Bluegrass Pipeline not a done deal

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To the editor:
Many Anderson county residents have heard about the [proposed] Bluegrass natural gas liquids pipeline.  Locally, there have been community meetings where residents have voiced various concerns, dozens of articles in various newspapers across the state, and 10 counties passing resolutions against the project.
Landowners, residents and lawmakers have joined together across the Bluegrass to protect their land and their communities.   
To counter all of the negative publicity that this project has garnered from local residents and landowners, the pipeline company (co-owned by billion dollar energy giants Williams and Boardwalk) put a tremendous amount of money into advertising. Many large, slick mailers went out, full-page ads were purchased in all the local newspapers, telemarketer calls began, and even appearances on the local news.
Who are we to believe, a multi-billion dollar energy company looking to maximize profits for shareholder or our neighbors, local residents and officials?
The facts are facts. This project is a bad deal for America, Kentucky and its landowners and our children and grandchildren. The project will not contribute to energy independence and puts neighbors at odds and at risk.
The benefits to Kentuckians are minimal (only a few full time jobs, temporary jobs are not promised to locals, ect.), and the easement is a bad deal for landowners (permanent, more pipelines or pump stations could be built in the easement, minimal amount of money compared to value of the land).
The proposed route is risky and threatens ground and surface water, and the pipeline will not benefit those who buy or inherit the land. Please visit www.nobluegrasspipeline.com for more information and fact-checked research.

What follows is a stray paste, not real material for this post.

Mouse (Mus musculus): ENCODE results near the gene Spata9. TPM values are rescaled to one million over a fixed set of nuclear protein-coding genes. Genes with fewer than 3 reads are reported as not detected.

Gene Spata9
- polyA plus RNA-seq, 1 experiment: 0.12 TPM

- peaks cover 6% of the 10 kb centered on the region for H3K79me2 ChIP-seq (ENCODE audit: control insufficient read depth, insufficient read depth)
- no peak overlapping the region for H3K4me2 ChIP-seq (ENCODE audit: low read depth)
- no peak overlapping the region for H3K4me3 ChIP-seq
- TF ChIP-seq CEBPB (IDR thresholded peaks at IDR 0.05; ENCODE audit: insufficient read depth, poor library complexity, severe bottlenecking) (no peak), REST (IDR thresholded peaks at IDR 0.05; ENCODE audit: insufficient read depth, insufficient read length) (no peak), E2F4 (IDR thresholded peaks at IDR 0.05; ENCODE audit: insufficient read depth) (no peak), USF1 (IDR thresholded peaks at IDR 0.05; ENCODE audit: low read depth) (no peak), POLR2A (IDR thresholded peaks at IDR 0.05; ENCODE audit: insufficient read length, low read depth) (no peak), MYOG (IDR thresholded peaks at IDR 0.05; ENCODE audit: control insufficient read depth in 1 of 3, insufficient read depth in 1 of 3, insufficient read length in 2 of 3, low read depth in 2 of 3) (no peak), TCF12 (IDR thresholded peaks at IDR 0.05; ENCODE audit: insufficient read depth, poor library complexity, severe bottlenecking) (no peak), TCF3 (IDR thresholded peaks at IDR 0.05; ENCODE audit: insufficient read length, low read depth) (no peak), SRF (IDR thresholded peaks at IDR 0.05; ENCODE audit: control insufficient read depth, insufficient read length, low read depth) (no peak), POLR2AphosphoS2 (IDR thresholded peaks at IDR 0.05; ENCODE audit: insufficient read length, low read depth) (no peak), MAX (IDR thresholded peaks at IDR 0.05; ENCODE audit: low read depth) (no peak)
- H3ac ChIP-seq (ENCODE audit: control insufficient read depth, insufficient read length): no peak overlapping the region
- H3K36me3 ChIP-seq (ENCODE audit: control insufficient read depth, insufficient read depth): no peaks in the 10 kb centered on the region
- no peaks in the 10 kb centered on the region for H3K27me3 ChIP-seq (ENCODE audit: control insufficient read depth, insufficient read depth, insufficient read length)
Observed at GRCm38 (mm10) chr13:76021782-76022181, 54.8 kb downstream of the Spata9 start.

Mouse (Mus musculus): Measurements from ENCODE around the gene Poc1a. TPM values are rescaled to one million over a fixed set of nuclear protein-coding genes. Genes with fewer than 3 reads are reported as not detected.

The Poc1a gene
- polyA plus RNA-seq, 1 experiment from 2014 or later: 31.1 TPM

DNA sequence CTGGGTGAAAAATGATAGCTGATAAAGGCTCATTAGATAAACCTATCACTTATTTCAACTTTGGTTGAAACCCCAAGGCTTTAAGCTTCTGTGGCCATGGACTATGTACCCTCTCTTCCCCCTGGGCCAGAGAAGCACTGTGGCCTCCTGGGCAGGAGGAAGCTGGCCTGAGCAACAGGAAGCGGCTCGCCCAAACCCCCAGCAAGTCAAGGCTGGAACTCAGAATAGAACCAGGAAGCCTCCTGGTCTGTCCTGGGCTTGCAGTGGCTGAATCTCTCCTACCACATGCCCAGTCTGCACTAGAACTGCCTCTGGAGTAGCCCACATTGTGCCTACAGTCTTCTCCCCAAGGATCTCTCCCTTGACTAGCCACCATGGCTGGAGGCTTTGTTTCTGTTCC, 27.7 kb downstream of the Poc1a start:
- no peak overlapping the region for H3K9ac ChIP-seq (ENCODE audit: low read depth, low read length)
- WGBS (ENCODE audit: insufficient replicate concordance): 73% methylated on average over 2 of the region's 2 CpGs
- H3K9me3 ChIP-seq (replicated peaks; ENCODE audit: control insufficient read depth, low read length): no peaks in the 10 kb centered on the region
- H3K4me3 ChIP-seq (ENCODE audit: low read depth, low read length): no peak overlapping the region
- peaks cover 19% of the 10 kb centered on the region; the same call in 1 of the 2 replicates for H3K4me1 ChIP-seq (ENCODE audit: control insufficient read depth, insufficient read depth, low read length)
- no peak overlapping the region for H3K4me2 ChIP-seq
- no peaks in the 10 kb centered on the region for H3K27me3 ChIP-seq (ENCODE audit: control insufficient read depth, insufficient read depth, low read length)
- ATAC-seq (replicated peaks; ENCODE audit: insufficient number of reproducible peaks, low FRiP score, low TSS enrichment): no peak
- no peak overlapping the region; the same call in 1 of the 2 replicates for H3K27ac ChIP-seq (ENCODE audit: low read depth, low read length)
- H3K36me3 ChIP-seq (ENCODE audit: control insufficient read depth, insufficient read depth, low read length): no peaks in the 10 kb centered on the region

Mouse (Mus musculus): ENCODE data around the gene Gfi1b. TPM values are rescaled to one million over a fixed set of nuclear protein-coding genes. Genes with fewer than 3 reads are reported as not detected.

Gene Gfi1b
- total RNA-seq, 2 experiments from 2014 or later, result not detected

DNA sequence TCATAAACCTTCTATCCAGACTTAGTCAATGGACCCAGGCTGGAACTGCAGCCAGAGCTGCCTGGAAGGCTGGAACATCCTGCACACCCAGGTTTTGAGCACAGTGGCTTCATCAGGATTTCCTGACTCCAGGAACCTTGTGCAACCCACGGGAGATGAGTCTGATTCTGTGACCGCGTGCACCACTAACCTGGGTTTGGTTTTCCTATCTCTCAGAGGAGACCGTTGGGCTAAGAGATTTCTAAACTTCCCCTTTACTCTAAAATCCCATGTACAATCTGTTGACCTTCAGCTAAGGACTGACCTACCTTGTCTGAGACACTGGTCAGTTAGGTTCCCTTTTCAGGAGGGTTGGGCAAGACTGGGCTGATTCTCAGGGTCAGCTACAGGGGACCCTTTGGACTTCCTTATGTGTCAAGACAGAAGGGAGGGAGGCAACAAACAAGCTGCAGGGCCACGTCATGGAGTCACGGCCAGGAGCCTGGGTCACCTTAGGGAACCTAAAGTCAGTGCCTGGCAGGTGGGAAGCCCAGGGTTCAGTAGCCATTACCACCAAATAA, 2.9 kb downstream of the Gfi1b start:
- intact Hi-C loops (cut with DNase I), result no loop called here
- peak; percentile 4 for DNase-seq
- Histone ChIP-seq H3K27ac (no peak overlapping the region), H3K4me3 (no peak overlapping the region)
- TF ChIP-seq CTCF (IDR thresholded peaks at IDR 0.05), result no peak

But can money buy anything and everyone, despite the many negative aspects of the project?
While it is true that some landowners in Anderson County have been swayed by the money offered in exchange for permanent easements to transport hazardous liquids through their land, there are many landowners united in opposition who will not sell easements. Perhaps some landowners feel that if their neighbors have signed an easement, they should too because they fear condemnation of their land. Should we just give up and accept the money in exchange for our land and our families’ safety?
There are several reasons why this project could fail and is not a done deal. The company is simply trying to buy as many easements to show to their shareholders that the project is still possible. So if you do not want this hazardous liquids pipeline on your property, I urge you to not give in.

Eminent domain
Republican state Sen. Jimmy Higdon of Lebanon and Rep. David Floyd of Bardstown have pre-filed a bill that would limit the power of eminent domain (condemnation) to only utilities regulated by the public service commission. This would prevent the Bluegrass Pipeline from even arguing that they have eminent domain. There is a tremendous amount of support for this legislation and state Sen. Julian Carroll and state Rep. Kim King are already co-sponsors of this bill.

Competition with pipeline
It’s a race to the gulf with natural gas liquids. Kinder Morgan and Mark West recently announced a similar project using existing infrastructure and they have said that this project “absolutely competes with the Bluegrass Pipeline project.” This project repurposes existing natural gas lines to transport natural gas liquids and is already built.  This natural gas line runs through Kentucky as well, but not in Anderson County.

Wall Street is watching
Recently the stocks of one of the parent companies of Bluegrass Pipeline were downgraded in part due to the uncertainty of the project (competition, difficulty acquiring easements, ect.). The companies behind the project are driven by the profits of their shareholders, so if the shareholders lose interest, the project fails.
Tara Littlefield Berry